Travellers may have a new way to screen their carry-on bags in the future with technology being developed by the Department of Homeland Security (DHS) Science and Technology Directorate (S&T).
S&T recently installed a next generation carry-on baggage screening system at Boston Logan International Airport in Massachusetts to collect data about how the system operates in a real-world environment to improve the system and detection algorithms. The system, administered by S&T’s Screening at Speed Program, is intended to help the Transportation Security Administration (TSA) cut the number of false alarms during carry-on bag screenings and reduce the time passengers spend in line waiting for their bags to be cleared.
“This new carry-on screening system is an important next step in aviation security,” said Dr. John Fortune, S&T’s Screening at Speed Program Manager. “It combines two state-of-the-art systems into a hybrid that outperforms what the systems can do on their own. This data collection will help us fine tune the Automatic Threat Recognition (ATR) algorithm and take advantage of the system’s ability to know which objects in our carry-on bags are actual threats and which just look like threats.”
The two systems in this hybrid are the Computed Tomography (CT) X-ray, like the technology used in CAT-scans, and the newer X-Ray Diffraction (XRD). The XRD system provides more information about the types of materials in bags than CT X-ray and, in some cases, can identify what objects are made of in carry-on bags. Together, the two systems allow Transportation Security Officers (TSOs) to view a 3D image of the bag, identify materials inside, and recognise whether there is a threat without having to open it, reducing the number of bag inspections and speeding up the process at the checkpoint.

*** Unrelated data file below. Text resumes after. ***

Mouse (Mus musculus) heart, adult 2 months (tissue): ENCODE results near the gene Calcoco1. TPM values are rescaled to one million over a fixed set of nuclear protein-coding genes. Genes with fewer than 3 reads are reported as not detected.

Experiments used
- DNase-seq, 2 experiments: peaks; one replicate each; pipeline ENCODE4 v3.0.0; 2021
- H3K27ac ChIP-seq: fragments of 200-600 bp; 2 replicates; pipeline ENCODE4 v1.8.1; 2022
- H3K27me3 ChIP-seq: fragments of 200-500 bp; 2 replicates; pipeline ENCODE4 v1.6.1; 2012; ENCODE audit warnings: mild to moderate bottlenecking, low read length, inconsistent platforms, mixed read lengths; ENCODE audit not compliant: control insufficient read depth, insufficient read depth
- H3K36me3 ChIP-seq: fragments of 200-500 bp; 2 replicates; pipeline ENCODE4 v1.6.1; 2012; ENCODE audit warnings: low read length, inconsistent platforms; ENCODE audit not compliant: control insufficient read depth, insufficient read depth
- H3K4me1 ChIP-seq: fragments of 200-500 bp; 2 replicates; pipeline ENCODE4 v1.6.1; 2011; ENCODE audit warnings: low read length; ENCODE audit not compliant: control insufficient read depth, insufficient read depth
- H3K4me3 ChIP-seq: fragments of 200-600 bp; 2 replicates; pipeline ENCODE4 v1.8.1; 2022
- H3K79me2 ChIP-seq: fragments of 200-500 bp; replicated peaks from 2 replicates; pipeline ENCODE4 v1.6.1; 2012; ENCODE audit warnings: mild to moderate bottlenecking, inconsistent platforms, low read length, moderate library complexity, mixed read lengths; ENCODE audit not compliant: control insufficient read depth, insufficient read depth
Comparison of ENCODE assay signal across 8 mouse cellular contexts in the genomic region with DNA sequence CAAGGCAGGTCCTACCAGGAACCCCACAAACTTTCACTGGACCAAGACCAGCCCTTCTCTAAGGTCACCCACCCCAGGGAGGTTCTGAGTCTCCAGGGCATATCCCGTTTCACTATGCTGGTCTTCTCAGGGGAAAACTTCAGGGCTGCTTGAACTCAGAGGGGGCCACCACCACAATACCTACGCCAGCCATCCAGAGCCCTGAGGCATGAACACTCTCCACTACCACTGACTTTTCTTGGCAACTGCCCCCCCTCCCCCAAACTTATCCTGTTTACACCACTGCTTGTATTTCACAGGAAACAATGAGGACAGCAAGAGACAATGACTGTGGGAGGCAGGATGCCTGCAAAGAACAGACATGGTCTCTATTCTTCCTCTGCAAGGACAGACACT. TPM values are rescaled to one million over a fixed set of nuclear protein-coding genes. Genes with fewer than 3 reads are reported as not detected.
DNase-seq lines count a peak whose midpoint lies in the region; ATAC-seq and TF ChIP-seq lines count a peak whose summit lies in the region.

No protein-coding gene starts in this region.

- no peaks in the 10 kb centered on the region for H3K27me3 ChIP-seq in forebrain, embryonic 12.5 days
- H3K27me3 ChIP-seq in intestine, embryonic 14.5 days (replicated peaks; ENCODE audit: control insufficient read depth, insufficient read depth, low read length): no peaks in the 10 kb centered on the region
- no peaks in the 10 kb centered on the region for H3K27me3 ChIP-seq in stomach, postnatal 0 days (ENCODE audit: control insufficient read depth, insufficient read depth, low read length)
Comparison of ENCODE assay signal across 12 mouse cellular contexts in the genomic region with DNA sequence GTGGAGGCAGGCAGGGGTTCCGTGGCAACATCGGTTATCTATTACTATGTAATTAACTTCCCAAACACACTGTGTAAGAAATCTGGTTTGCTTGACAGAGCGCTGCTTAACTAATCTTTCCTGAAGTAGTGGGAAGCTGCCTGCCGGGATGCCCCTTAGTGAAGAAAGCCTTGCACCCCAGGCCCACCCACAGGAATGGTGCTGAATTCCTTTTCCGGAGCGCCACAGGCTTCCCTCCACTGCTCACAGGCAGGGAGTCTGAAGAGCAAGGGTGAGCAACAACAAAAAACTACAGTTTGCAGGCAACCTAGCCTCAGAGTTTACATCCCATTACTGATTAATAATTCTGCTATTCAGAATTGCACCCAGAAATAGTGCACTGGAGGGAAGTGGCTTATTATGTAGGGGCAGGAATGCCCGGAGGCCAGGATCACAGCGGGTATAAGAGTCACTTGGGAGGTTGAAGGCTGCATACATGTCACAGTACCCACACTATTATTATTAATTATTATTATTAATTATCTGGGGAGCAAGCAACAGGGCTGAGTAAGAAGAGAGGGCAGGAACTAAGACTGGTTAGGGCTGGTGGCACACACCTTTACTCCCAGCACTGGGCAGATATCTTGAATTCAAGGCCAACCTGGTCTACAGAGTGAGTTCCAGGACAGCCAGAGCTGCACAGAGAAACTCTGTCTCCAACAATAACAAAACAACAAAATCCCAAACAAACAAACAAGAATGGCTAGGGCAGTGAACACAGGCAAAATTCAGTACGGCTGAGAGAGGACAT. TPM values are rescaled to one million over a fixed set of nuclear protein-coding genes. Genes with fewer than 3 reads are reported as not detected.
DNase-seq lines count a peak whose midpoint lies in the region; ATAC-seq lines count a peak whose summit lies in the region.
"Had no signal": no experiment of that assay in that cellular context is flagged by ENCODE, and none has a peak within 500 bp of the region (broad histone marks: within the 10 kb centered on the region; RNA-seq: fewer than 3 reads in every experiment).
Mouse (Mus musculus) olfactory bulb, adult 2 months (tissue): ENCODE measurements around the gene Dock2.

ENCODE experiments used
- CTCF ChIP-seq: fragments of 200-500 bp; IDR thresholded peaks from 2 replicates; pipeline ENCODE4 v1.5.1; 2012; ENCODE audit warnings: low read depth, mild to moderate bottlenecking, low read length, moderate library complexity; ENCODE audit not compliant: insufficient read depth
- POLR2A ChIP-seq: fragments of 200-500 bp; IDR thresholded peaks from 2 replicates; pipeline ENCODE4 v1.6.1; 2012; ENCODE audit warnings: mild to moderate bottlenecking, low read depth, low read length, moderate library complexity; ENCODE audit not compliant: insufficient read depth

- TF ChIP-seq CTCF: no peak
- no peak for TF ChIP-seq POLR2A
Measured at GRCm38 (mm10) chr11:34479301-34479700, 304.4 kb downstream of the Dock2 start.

“TSA is focused on making air travel as safe as possible while improving the passenger experience through security checkpoints,” said Bob Allison, TSA’s Federal Security Director for Massachusetts. “This new technology would also improve screening methods and daily workflows for our TSOs who are on the front lines of aviation security. Technologies like the hybrid CT/XRD system allows us to bring those goals together in a single system.”
TSA is conducting testing from now through most of May. The developers, Integrated Defense Security Solutions (IDSS) and Halo X-ray Technologies, aim to gather 10,000 bag scans. After the event, IDSS will use the data to improve the system’s ATR algorithm over the next six months. Once the algorithm upgrade is delivered to Screening at Speed, there is a further opportunity to conduct additional data collection over the next two years to get the system ready for certification testing before the technology is transitioned to TSA.
The Screening at Speed Program conducts transformative research and development to improve the traveller experience, ensure security systems development out paces evolving threats, and realise the aviation experience of the future.